UKATA to host coffee morning for mesothelioma sufferers
Training association set to support Derbyshire Asbestos Support Team initiative
The UK Asbestos Training Association (UKATA) is hosting and sponsoring a Midlands Coffee Morning on the 22 April 2016, 11am – 1pm at The Markham Vale Environment Centre, Derbyshire in aid of the Derbyshire Asbestos Support Team (DAST). The morning is open to Mesothelioma sufferers, partners and carers who can confirm attendance by contacting DAST email@example.com or phone 01246 380415.
DAST hosts several coffee mornings per year, giving people suffering from Mesothelioma the opportunity to get together and meet others in the same situation. They arrange for a speaker, a medical professional to attend, and try and answer people’s questions in a relaxed environment.
“UKATA has looked to support DAST in the past, most recently speaking at their Conference in November 2015, so when I heard about this event I wanted to see how UKATA might be able to offer some support,” said Victoria Castelluccio, Marketing Officer at UKATA. “We are delighted to be able to host the next coffee morning and look forward to welcoming attendees.”
DAST is a charity which helps and supports anyone diagnosed with an asbestos related disease. The majority of people they help and support have been diagnosed with Mesothelioma and their unique support service includes help with benefits uptake, Government Compensation Schemes and advice about making a civil compensation claim. They also act as a support group by arranging meetings, conferences, and distributing regular members’ newsletters. They also have resources to help those diagnosed with respiratory diseases to manage their condition and live the fullest lives possible.
DAST has now been awarded a grant by the Heritage Lottery Fund of £3,800 to enable them to collect stories of those affected by asbestos and to record where and how the deadly substance was used throughout UK industries.
Asbestos was widely used in the mid-20th century. One of the common reasons for use was its excellent heat resistant qualities. It was used in the construction of public buildings, houses, trains and cars which meant workers involved in those industries came into contact with the dust. Many of those people have gone on to develop the asbestos cancer Mesothelioma.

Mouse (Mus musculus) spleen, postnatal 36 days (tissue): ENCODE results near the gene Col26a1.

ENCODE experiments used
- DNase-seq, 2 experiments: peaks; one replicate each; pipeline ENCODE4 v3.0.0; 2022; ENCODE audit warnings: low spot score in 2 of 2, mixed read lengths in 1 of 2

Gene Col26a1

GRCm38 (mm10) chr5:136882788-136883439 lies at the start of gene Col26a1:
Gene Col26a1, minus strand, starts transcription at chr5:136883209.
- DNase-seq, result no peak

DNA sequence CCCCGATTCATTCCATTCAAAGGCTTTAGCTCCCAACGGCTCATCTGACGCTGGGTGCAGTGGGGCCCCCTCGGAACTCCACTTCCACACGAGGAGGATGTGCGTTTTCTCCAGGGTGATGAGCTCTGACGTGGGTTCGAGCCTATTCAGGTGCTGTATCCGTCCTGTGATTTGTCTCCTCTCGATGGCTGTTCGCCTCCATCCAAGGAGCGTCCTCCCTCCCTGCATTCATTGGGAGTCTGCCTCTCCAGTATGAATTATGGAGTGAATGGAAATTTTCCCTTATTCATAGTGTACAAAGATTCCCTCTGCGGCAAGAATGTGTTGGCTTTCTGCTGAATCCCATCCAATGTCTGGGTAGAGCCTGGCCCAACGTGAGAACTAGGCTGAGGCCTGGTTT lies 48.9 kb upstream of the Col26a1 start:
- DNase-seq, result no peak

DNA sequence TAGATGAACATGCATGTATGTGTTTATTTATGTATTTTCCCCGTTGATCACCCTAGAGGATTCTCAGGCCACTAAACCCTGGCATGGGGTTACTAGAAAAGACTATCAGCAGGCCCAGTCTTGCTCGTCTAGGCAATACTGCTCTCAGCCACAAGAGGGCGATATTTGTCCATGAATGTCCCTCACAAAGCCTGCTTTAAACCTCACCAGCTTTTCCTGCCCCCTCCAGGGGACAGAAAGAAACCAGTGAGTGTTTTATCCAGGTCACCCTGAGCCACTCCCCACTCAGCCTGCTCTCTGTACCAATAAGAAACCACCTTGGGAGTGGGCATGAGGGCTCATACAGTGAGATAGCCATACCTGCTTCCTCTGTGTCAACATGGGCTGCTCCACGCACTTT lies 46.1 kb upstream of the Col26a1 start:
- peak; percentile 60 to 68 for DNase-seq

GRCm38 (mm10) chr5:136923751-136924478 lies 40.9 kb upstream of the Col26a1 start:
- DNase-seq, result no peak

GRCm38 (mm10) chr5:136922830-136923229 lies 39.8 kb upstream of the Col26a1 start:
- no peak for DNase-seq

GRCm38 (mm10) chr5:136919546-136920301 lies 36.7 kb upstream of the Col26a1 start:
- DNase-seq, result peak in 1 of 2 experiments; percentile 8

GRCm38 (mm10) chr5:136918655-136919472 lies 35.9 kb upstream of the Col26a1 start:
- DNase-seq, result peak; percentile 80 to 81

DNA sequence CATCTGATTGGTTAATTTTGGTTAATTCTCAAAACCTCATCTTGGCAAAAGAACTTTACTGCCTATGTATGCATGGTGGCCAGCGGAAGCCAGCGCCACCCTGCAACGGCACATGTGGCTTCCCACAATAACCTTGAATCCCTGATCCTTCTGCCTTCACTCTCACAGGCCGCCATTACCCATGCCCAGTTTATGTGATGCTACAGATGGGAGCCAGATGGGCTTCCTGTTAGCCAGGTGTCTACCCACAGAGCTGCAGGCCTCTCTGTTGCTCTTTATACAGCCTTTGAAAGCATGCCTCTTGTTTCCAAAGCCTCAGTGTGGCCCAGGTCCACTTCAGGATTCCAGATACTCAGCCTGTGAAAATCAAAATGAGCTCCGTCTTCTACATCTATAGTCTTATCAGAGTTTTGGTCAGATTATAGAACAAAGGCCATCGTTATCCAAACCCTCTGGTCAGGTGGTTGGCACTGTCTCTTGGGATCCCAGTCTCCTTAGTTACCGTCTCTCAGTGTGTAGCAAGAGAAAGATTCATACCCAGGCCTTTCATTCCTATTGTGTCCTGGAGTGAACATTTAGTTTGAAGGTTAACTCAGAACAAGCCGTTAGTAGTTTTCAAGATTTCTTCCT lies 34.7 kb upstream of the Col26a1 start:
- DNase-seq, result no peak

DAST will interview people who worked with asbestos between 1945 and 1999 the year that the substance was banned in the UK. Volunteers will record what sort of industries it was used in, including where and how. There will be calls for people to share photographs of themselves at work and of finished products that contained the substance.
Sarah Walters at DAST said the findings would be shared on a specially created website which is currently under construction and on social media (Twitter handle @BewareAsbestos and Facebook Our Asbestos Heritage UK). Sarah said “We are pleased that the Heritage Lottery Fund agree that this is a worthy project, this allows us to raise awareness of asbestos in the Heritage sector and beyond. There is still a lot of asbestos about and we want people to be aware and stay safe”.
Jonathan Platt, Head of the Heritage Lottery in the East Midlands said “Many of us are aware of the dangers of asbestos, but the history of why and how it was used so extensively is perhaps less well known. This is an important project that will ensure the stories of those affected are not forgotten, whilst helping to raise awareness of the dangers of asbestos and how to avoid it”.
This year according to official figures 5000 people are likely to die prematurely as a result of asbestos exposure. This is around three times the number of road accident deaths. There are potentially thousands of contractors who have still not received asbestos training of any kind and UKATA strives to get the message across that professional training can change the way today’s workers operate so they don’t put their lives at unnecessary risk.
“The history of asbestos exposure is important and it will play a vital role in helping raise awareness among today’s workers that the risk is still very real, “ added Victoria. “UKATA members provide training on asbestos safety, delivering the highest standard of asbestos training in the UK and such training is the only way to ensure people stay safe.”
UKATA is the leading authority for asbestos training provision in the United Kingdom. Tasked by the HSE in 2008 to manage the licensed asbestos training providers, UKATA has gone from strength to strength and now has more than 180 member organisations from all corners of the UK.
Victoria Castelluccio, Marketing Officer